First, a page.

Difference between revisions of "Blind XPath Injection"
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[[Category:OWASP ASDR Project]]
[[Category:OWASP ASDR Project]]
Revision as of 17:20, 7 April 2009
Last revision (mm/dd/yy): 04/7/2009
XPath is a type of query language that describes how to locate specific elements (including attributes, processing instructions, etc.) in an XML document. Since it is a query language, XPath is somewhat similar to Structured Query Language (SQL). However, XPath can be used to reference almost any part of any XML document without access control restrictions, whereas with SQL, a "user" (which is a term undefined in the XPath/XML context) may be restricted to certain tables, columns or queries.
More information may be found in the article dedicated to XPATH Injection. Using an XPATH Injection attack the attacker is able to log in to the system without entering valid login and password. If he wants to know information about other users he must take one step further. When conducting a Blind XPath Injection attack, the attacker has no knowledge about the structure of the XML document. However his situation is better compared to Blind SQL Injection, because there are functions which allow for performing tests (XML Crawling) and in the end getting to know the document structure.
The attacker may be successful using two methods: Boolenization and XML Crawling. By adding to the XPath syntax, the attacker uses additional expressions (replacing what the attacker entered in the place of login to the specially crafted expression).
Using the "Boolenization" method the attacker may find out if the given XPath expression is True or False. Let's assume that the aim of the attacker is to log in to the account. Successfull log in would equal "True" and failed log in attempt would equal "False". Only a smart portion of the information is analyzed "character" or the number. When the attacker focuses on the string he may reveal it in its entirety by checking every single character within the class/range of characters this string belongs to.
Using a string-length(S) function, where S is a string, the attacker may find out the length of this string. With the appropriate number of substring(S,N,1) function iterations, where S is a previously mentioned string, N is a start character, and "1" is a next character counting from N character, the attacker is able to find out the whole string.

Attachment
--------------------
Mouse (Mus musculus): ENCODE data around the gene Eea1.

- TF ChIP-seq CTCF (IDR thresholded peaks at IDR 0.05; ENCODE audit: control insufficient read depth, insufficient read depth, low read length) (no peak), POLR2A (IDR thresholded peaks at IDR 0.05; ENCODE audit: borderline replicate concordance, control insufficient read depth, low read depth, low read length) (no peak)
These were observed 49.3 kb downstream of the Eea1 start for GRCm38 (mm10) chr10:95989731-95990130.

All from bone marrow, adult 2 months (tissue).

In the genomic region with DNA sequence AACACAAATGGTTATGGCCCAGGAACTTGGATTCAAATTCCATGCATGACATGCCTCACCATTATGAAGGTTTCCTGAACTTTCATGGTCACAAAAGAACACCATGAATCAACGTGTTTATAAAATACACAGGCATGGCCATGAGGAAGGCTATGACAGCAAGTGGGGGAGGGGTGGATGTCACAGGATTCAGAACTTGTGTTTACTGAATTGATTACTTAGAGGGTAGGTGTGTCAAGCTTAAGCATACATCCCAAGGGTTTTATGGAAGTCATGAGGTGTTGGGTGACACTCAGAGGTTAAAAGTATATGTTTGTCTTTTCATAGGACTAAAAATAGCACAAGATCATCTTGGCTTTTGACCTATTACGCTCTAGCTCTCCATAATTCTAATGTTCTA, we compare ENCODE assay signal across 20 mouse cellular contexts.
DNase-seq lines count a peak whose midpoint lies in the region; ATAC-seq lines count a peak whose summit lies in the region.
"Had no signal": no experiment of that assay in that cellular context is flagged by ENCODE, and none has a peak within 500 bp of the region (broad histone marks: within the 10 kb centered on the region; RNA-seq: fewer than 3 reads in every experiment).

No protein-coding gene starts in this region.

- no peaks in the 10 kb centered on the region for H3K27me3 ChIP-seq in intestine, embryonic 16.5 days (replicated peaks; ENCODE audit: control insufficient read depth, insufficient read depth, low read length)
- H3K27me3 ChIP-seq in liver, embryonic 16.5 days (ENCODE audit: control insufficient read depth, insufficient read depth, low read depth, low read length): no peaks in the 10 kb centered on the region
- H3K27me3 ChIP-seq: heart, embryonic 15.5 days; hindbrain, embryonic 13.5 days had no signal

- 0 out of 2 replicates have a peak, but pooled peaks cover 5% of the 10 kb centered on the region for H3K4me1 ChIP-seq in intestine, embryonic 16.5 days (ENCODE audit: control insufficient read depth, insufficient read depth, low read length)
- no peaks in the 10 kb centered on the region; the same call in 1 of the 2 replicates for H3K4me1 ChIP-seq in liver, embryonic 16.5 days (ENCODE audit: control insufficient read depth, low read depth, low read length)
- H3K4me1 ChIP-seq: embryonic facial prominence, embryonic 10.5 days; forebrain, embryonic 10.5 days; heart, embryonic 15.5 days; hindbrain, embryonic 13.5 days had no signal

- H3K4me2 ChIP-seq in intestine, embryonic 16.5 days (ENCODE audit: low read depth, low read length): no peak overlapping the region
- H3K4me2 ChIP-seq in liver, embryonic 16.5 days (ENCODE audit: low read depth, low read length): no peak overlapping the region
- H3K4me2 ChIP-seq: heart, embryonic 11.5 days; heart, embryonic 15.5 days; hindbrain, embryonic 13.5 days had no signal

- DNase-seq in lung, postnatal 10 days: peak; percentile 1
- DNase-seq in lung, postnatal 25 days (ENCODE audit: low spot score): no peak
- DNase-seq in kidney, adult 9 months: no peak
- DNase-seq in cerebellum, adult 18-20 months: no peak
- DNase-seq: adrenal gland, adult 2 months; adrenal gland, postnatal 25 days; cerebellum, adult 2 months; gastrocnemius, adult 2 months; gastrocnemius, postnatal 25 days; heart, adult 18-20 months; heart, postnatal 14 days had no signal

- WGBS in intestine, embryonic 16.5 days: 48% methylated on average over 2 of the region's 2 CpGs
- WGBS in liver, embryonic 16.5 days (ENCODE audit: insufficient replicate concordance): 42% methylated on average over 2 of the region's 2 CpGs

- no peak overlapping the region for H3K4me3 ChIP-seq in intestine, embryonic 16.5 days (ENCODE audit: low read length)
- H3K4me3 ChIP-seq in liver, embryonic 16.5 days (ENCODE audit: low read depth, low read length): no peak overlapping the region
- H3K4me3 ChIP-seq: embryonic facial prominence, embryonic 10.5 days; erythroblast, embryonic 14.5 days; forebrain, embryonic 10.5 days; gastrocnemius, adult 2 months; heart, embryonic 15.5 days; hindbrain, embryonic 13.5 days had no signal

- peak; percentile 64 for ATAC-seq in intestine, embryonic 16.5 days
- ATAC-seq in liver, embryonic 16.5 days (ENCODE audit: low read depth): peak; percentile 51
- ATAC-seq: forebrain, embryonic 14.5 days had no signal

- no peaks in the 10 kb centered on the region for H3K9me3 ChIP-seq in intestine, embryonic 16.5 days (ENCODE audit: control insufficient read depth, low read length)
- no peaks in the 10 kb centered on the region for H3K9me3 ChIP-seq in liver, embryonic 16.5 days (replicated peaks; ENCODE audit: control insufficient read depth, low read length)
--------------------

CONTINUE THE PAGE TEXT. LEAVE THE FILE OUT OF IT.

<?xml version="1.0" encoding="UTF-8"?> <data> <user> <login>admin</login> <password>test</password> <realname>SuperUser</realname> </user> <user> <login>rezos</login> <password>rezos123</password> <realname>Simple User</realname> </user> </data>
- string.stringlength(//user[position()=1]/child::node()[position()=2]) returns the length of the second string of the first user (8),
- substring((//user[position()=1]/child::node()[position()=2),1,1) returns the first character of this user ('r').
To get to know the XML document structure the attacker may use:
This will return the number of nodes (in this case 2).
Using this query the attacker will find out if the second string (password) of the first node (user 'admin') consists of 6 characters.
- substring(string, number, number)
This query will confirm (True) or deny (False) that the first character of the user ('admin') password is an "a" character.
If the log in form would look like this:
String FindUser; FindUser = "//user[login/text()='" + Request("Username") + "' And password/text()='" + Request("Password") + "']";
then the attacker should inject the following code:
Username: ' or substring((//user[position()=1]/child::node()[position()=2]),1,1)="a" or ''='
The XPath syntax may remind you of common SQL Injection attacks but the attacker must consider that this language disallows commenting out the rest of expresssion. To omit this limitation the attacker should use OR expressions to void all expressions, which may disrupt the attack.
Because of Boolenization the number of queries, even within a small XML document, may be very high (thousands, houndred of thousands and more). That is why this attack is not conducted manually. Knowing few basic XPath functions the attacker is able to write an application in a short time, which will rebuild the structure of the document and will fill it with data by itself.
Related Threat Agents
- http://www.modsecurity.org/archive/amit/blind-xpath-injection.pdf - by Amit Klein (much more detailes, in my opinion the best source about Blind XPath Injection).